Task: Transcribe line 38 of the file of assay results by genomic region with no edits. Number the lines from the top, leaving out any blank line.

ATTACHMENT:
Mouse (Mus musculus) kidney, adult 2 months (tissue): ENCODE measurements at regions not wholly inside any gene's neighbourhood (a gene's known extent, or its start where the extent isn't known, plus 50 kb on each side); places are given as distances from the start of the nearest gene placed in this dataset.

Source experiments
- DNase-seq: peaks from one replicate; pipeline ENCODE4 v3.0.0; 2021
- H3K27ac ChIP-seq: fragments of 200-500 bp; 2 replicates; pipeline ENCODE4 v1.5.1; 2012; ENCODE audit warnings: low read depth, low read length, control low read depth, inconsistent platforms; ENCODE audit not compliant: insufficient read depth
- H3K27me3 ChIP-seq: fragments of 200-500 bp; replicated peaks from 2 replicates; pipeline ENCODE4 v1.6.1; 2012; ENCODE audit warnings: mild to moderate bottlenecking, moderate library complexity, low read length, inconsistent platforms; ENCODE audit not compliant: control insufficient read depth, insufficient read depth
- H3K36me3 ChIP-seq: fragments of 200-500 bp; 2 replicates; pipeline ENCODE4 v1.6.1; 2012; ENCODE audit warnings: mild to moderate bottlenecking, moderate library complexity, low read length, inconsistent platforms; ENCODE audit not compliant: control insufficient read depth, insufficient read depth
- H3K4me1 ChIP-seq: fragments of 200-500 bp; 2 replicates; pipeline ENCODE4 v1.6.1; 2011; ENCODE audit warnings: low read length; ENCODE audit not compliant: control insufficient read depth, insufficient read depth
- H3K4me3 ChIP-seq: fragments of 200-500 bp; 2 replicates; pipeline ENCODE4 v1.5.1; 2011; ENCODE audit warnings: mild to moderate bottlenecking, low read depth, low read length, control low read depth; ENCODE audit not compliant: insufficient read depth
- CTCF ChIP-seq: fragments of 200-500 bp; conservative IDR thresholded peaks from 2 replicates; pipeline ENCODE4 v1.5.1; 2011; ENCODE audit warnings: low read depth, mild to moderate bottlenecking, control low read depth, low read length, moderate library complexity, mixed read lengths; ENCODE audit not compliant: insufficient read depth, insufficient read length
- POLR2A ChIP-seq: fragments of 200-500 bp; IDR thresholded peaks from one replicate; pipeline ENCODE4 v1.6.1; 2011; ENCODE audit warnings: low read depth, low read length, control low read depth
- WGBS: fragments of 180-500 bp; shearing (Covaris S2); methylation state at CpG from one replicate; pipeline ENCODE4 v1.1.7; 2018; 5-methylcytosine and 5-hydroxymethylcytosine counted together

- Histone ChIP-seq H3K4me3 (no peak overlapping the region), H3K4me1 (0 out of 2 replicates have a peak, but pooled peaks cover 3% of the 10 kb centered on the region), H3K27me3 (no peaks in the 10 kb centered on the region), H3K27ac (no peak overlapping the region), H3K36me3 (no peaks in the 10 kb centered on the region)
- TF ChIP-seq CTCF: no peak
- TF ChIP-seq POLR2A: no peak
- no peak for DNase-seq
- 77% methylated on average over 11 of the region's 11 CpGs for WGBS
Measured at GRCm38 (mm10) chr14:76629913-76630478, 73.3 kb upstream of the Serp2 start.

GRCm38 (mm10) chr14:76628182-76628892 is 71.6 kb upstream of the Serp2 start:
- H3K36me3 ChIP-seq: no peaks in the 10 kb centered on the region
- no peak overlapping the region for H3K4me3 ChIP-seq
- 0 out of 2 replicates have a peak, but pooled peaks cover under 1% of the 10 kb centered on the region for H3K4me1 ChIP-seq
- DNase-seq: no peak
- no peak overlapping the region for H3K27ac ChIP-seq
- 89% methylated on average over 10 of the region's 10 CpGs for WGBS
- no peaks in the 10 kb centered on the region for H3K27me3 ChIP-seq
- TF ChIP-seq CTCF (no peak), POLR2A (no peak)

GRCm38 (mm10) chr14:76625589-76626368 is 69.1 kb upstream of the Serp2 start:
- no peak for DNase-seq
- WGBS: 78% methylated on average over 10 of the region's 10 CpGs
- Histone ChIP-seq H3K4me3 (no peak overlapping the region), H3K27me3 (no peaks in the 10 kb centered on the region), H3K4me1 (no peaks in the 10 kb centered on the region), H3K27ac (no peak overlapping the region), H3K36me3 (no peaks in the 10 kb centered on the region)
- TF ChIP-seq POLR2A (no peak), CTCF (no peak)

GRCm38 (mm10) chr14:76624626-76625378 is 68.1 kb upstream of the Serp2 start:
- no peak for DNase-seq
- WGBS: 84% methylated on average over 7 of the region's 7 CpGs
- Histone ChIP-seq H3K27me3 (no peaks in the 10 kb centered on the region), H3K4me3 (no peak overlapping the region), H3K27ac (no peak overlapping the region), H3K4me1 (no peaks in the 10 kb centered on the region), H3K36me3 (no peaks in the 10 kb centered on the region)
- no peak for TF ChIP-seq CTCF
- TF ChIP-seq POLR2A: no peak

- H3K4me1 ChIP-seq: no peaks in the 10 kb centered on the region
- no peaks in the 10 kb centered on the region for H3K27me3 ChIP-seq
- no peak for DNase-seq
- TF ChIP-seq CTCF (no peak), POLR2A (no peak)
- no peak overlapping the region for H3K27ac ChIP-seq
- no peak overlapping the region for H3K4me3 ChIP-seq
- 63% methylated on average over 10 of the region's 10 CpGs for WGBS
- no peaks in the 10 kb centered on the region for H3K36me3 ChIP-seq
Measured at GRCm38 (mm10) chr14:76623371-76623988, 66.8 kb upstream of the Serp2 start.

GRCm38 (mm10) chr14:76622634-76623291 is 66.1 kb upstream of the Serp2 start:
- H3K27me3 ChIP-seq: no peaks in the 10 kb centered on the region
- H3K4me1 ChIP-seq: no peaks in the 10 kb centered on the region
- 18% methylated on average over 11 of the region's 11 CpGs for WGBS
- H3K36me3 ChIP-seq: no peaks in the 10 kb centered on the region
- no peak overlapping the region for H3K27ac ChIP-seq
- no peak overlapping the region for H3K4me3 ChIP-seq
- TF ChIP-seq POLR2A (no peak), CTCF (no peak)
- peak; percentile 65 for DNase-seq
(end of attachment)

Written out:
- H3K4me1 ChIP-seq: no peaks in the 10 kb centered on the region